BitTorrent continues to try numerous initiatives to make money, so we can continue developing products and reward investors.  I haven't been working on the uTorrent Server for Linux project for many months because I am now working on Sync, which is expected to have a better chance of making money than is uTorrent Server for Linux.

There is a significant challenge to migrating uTorrent Server for Linux from the current 3.3-based code base to 3.4 or later code bases.  The Android product developers finally worked on that challenge (I helped them with that migration); that work may help in getting uTorrent Server for Linux migrated, but I still think there's some more work to do.  I'm not seeing anybody take that on around here, and I don't expect it to happen in the short term, and possibly the long term.

 

BitTorrent has its resource limits like any other company or open-source project, and attempts to prioritize.  Our priorities may differ from those of the group producing Deluge.

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Thanks for the confirmation.... Good to know it's a product that was never intended to be finished, and that essentially nobody gives a crap about it as of 2015.

I will continue to use uTorrent 2.0.1 under wine or Deluge while I'm using Linux. 

 

Maybe the downloads page should reflect the above info, that it's for testing and debugging, and point regular users to the 2.0.1 build with Wine. Not all Linux desktop users are nerds, there's many of us who just want a regular desktop experience. At present it's boasting about a version that doesn't even really exist--if BitTorrent can't handle developing a UI for the torrent client, it's not of much use to the general user, and it's ok to say, "We don't have the money to do this", because that's what it's boiling down to. A little bit of truth goes a long way  ;)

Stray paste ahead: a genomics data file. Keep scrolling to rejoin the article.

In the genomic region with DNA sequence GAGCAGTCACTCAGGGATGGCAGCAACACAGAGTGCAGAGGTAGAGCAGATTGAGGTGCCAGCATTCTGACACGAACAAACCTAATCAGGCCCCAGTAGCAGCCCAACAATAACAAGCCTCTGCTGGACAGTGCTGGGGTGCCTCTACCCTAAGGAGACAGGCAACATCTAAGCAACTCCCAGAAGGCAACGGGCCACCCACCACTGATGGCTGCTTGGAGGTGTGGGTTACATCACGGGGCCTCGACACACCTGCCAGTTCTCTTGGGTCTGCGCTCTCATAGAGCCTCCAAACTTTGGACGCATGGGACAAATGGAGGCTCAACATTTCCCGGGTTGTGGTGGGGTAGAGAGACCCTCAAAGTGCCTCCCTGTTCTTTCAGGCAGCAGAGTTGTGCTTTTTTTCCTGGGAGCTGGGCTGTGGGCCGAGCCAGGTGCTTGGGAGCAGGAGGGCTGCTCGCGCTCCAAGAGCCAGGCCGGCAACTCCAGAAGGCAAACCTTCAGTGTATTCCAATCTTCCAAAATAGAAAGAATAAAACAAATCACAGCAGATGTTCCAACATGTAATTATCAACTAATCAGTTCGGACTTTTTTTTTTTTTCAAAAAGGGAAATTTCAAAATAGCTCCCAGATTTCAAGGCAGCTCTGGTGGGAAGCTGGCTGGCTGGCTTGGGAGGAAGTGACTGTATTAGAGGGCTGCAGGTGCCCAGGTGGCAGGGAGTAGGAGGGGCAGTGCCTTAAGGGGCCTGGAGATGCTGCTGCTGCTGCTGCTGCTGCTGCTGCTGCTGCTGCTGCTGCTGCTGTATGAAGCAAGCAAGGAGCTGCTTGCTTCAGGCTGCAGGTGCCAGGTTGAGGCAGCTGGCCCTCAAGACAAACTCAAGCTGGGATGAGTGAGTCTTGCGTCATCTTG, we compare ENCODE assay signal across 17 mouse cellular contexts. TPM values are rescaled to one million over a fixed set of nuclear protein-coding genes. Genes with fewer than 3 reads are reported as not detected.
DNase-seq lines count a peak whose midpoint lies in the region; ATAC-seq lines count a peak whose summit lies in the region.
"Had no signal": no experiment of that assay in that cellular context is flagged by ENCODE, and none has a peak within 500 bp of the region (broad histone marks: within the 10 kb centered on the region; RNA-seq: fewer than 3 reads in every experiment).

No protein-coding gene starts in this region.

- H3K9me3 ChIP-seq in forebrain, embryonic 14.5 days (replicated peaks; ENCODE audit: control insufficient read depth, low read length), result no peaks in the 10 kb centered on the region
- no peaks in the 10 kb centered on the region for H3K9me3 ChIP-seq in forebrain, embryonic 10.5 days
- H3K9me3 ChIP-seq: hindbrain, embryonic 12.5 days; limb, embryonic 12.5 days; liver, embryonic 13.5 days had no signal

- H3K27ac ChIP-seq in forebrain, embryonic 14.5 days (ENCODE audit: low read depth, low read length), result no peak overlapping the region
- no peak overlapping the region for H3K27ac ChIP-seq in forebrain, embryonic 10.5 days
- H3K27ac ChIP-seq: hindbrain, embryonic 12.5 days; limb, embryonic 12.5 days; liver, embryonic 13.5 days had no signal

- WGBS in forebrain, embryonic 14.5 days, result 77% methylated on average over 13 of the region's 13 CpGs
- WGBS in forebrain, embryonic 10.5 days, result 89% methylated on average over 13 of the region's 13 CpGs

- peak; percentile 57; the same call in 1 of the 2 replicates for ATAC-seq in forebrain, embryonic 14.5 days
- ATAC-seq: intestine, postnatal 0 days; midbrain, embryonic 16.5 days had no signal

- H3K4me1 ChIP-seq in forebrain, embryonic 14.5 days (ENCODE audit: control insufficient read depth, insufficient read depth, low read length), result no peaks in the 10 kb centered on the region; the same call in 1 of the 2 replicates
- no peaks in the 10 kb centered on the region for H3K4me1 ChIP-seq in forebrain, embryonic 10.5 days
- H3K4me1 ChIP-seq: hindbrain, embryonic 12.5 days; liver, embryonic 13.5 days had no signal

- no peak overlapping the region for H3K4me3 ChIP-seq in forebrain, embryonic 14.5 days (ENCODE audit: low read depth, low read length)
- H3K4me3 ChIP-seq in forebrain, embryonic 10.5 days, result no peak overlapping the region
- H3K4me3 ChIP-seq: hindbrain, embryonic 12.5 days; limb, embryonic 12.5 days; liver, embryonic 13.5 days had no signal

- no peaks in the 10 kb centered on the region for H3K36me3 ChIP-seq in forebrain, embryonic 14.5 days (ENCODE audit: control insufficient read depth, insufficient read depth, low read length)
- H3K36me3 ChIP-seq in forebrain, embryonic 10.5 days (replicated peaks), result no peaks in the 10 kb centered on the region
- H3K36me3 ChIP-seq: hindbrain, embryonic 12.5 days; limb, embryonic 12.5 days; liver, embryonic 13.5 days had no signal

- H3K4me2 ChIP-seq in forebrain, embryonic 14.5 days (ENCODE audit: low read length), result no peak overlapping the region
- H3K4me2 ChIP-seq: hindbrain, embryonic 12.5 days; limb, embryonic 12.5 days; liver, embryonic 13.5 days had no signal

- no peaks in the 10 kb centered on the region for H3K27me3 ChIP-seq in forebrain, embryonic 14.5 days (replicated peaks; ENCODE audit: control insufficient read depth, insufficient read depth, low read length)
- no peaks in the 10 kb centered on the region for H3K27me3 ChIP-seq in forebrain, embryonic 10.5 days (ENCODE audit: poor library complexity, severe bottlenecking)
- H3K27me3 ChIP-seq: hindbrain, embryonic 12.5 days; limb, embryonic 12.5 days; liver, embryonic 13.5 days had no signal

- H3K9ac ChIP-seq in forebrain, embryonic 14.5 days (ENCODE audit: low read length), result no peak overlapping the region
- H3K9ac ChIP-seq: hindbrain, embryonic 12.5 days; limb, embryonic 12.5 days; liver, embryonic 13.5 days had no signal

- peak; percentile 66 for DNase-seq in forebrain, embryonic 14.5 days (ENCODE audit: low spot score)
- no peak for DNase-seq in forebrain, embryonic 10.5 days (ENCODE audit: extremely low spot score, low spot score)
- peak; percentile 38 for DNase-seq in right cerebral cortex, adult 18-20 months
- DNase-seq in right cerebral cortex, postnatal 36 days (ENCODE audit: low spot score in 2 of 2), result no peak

It should permanently be labeled a BETA or ALPHA, to reflect true accuracy, and even a note informing casual users that it's not even being developed actively; followed by a link to the 2.0.1 build, which works flawlessly with Wine. It's all about usability here, uTorrent is uTorrent, whether the build is for Linux or Windows, doesn't matter. Windows/Mac have polished, bug-free, native UI products, Linux nobody gives a damn about; why have casual users download something nobody gives a damn about? Much better to be referred to Windows builds. There's nothing wrong with admitting incapability, nobody will think less of BitTorrent, on the contrary I'd be thankful to not have to waste time with a BS version and just be referred to the Windows build right from the start!  :)

(Just please don't refer us to any 3.0+ build, for the love of god; that's insulting. Doesn't work with wine anyway (nor should it))

Seems BT really lost it's ways after the last 2.x builds, but that's another topic entirely, not related to this one.